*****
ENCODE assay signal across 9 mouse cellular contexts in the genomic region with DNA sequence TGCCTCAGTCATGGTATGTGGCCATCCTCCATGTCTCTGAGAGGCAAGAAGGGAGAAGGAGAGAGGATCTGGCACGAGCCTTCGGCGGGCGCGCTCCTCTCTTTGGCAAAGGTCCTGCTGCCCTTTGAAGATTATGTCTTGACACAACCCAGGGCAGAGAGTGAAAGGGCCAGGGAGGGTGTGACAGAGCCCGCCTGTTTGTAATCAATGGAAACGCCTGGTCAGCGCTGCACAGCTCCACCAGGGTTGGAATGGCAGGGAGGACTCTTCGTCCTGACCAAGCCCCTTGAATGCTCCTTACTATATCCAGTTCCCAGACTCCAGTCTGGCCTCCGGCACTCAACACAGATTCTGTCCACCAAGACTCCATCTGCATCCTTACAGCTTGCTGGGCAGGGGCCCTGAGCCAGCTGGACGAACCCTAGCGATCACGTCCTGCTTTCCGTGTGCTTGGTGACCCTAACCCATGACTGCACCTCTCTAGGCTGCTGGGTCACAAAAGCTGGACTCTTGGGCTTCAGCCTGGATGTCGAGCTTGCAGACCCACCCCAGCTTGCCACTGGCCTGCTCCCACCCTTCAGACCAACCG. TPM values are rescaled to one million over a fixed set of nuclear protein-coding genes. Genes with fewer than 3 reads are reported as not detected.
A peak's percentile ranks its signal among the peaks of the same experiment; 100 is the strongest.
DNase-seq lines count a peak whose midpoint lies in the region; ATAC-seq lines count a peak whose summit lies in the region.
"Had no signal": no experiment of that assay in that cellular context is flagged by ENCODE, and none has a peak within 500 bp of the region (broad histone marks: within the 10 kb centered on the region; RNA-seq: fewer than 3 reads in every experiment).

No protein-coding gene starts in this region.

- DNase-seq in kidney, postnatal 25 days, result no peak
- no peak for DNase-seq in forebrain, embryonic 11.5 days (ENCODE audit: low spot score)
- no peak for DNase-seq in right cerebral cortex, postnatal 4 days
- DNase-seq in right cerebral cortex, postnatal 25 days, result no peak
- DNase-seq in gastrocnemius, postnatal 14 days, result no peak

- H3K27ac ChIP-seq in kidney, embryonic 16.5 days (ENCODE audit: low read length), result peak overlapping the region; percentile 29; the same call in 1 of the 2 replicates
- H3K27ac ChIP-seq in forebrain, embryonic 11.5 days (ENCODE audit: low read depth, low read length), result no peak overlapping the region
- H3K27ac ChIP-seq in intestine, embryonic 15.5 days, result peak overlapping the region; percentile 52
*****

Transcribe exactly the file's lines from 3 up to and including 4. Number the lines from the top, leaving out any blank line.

DNase-seq lines count a peak whose midpoint lies in the region; ATAC-seq lines count a peak whose summit lies in the region.
"Had no signal": no experiment of that assay in that cellular context is flagged by ENCODE, and none has a peak within 500 bp of the region (broad histone marks: within the 10 kb centered on the region; RNA-seq: fewer than 3 reads in every experiment).